Fatty-acid alkyl esters in table olives in relation to abnormal fermentation and poorly conducted technological treatments

Authors

  • B. Lanza Council for Agricultural Research and Economics (CREA). CREA-OLI Olive Growing and Oil Industry Research Centre
  • M. G. Di Serio Council for Agricultural Research and Economics (CREA). CREA-OLI Olive Growing and Oil Industry Research Centre
  • L. Di Giacinto Council for Agricultural Research and Economics (CREA). CREA-OLI Olive Growing and Oil Industry Research Centre

DOI:

https://doi.org/10.3989/gya.0630152

Keywords:

Abnormal fermentation, Alkyl esters, Fatty-acid composition, Olea europaea L., Sensory analysis, Table olives

Abstract


There are several methods to prepare table olives, and each of the steps and conditions during this processing can affect the composition and nutritional value of the product. The influence of abnormal fermentation and poorly conducted technological treatments was examined here in terms of the lipid fraction of table olives. In ‘Greek style’ olives, a low concentration of brine can allow the growth of spontaneous microflora and consequent organoleptic defects (‘putrid/butyric fermentation’, ‘winey-vinegary’). Here, the ‘Kalamata’ and ‘Moresca’ cultivars can produce methyl esters (methyl oleate/ linoleate: 553 and 450 mg·kg-1 oil, respectively) and ethyl esters (ethyl oleate/ inoleate: 4764 and 4195; palmitate: 617 and 886 mg·kg-1 oil, respectively). In ‘Sevillan style’ olives, a high NaOH concentration influences the fatty-acid composition less, but is difficult to eliminate, for a ‘soapy’ defect. The ‘Giarraffa’ and ‘Nocellara del Belice’ cultivars produce only ethyl esters (ethyl oleate/ linoleate: 222 and 289 mg·kg-1 oil, respectively). With this production of ethyl and methyl esters from the principal fatty acids in the lipid fractions of table olives, methods that provide only biological treatments (i.e., Greek style) pose more risk than methods that provide only chemical treatments (i.e., Sevillan style).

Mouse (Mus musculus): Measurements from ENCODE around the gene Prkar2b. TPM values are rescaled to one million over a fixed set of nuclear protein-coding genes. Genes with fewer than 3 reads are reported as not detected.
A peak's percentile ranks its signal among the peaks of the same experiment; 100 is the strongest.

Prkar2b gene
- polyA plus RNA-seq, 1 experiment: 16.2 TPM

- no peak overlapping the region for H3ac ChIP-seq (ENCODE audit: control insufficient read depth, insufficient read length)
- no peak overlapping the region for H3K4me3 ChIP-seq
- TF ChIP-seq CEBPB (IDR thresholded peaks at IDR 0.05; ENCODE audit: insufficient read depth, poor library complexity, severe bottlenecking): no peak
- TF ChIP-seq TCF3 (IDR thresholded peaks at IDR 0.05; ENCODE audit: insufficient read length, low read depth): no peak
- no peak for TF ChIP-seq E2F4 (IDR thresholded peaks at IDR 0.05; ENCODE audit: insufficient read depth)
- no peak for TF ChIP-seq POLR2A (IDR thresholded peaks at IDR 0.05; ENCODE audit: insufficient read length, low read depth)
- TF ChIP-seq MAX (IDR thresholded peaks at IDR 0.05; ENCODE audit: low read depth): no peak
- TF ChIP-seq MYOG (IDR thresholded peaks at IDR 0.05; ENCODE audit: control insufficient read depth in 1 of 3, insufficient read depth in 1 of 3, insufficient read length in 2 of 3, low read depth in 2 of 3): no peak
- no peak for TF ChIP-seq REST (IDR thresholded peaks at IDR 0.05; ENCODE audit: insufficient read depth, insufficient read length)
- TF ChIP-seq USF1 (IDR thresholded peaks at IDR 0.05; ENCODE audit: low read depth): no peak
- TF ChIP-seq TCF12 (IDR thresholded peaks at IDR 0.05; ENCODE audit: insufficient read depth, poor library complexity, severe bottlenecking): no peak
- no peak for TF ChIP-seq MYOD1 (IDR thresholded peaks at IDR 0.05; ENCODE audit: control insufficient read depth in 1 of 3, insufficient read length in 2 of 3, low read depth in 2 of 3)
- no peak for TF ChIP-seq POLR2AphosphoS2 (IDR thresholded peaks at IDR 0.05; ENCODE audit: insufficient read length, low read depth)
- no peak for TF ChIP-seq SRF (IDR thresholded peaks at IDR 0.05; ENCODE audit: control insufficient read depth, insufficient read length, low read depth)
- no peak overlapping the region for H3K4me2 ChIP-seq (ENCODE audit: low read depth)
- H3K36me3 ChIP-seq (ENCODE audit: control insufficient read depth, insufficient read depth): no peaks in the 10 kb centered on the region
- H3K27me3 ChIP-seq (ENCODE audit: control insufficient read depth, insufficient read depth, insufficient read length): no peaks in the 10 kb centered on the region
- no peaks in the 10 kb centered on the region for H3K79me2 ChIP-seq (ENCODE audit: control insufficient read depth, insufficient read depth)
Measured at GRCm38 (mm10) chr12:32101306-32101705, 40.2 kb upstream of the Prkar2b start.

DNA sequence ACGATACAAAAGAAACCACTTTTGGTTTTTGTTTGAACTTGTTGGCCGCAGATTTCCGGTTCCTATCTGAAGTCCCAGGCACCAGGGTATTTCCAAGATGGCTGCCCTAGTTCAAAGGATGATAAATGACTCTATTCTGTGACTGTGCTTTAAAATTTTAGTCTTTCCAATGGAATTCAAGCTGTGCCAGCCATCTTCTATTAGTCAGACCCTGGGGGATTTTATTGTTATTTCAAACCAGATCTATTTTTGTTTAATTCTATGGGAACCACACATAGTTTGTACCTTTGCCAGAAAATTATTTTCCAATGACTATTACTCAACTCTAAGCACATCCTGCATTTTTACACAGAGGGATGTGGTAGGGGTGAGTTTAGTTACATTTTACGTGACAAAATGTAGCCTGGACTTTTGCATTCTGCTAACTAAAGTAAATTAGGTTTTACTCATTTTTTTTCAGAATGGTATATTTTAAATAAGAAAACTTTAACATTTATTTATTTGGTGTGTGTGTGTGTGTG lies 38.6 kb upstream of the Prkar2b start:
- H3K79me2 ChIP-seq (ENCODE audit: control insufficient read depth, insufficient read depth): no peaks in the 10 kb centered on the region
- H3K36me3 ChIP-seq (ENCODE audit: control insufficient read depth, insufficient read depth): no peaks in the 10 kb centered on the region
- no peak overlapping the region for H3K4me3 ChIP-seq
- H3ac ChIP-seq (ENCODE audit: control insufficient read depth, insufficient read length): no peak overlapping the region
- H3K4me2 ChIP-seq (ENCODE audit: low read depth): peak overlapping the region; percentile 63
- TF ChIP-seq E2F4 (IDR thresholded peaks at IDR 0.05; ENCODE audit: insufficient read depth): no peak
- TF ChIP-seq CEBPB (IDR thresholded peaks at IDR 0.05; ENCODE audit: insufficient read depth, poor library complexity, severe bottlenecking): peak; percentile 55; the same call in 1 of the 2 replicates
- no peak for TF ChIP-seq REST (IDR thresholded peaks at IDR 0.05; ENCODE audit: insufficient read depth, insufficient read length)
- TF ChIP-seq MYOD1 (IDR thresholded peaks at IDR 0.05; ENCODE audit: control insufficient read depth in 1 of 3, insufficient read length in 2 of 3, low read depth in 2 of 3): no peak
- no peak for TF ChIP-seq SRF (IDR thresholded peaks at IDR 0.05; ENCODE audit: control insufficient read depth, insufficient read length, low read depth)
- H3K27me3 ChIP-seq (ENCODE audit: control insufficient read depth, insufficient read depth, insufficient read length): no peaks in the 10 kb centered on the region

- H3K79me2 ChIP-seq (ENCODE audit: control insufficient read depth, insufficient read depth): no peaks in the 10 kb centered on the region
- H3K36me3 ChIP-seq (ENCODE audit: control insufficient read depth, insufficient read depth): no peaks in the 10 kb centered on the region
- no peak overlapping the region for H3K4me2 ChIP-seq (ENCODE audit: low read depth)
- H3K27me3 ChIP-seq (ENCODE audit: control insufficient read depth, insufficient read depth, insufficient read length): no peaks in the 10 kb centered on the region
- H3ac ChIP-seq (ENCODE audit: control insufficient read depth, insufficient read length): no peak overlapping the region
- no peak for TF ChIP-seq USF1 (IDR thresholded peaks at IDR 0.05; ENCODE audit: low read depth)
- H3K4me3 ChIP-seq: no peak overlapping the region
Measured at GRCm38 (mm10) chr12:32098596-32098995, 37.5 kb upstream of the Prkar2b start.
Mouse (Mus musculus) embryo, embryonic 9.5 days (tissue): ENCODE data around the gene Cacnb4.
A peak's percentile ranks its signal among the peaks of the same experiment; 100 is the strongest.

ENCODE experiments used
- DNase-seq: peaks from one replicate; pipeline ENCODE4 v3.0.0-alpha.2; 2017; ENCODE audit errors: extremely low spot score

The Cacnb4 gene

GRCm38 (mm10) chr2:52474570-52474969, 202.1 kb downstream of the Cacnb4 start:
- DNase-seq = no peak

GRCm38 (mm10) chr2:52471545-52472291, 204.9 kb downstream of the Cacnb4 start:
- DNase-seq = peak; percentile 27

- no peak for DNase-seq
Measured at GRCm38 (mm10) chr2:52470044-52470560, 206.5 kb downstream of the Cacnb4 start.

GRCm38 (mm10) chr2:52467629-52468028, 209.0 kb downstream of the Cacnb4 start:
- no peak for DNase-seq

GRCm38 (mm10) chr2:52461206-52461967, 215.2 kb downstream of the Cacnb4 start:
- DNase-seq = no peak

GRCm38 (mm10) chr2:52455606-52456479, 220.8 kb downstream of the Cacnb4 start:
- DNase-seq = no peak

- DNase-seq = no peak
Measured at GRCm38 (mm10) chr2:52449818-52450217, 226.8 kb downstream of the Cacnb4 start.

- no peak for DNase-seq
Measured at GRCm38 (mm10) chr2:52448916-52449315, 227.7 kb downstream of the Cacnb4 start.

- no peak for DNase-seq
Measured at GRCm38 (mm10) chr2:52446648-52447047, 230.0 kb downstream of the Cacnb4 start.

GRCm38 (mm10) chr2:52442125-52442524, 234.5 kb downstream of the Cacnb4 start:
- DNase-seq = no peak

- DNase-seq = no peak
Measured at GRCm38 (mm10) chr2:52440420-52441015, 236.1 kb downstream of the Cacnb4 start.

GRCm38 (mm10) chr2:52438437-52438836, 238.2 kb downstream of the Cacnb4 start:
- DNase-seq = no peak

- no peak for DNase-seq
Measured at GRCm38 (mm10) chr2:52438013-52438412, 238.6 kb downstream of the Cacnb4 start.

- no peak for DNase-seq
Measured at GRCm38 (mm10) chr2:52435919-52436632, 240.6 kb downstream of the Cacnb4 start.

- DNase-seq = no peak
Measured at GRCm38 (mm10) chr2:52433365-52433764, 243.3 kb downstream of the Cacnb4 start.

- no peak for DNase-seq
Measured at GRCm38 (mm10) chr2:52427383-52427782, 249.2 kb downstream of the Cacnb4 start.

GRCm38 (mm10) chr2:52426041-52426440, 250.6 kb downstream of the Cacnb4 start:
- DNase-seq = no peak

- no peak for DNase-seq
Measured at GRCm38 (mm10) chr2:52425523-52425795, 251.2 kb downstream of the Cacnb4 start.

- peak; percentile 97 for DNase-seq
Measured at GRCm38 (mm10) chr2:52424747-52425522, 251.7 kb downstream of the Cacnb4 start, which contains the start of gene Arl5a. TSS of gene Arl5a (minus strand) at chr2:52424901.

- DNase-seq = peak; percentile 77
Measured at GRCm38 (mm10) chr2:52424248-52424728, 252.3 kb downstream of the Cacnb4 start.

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Published

2016-06-30

How to Cite

1.
Lanza B, Di Serio MG, Di Giacinto L. Fatty-acid alkyl esters in table olives in relation to abnormal fermentation and poorly conducted technological treatments. grasasaceites [Internet]. 2016Jun.30 [cited 2022Nov.29];67(2):e130. Available from: https://grasasyaceites.revistas.csic.es/index.php/grasasyaceites/article/view/1596

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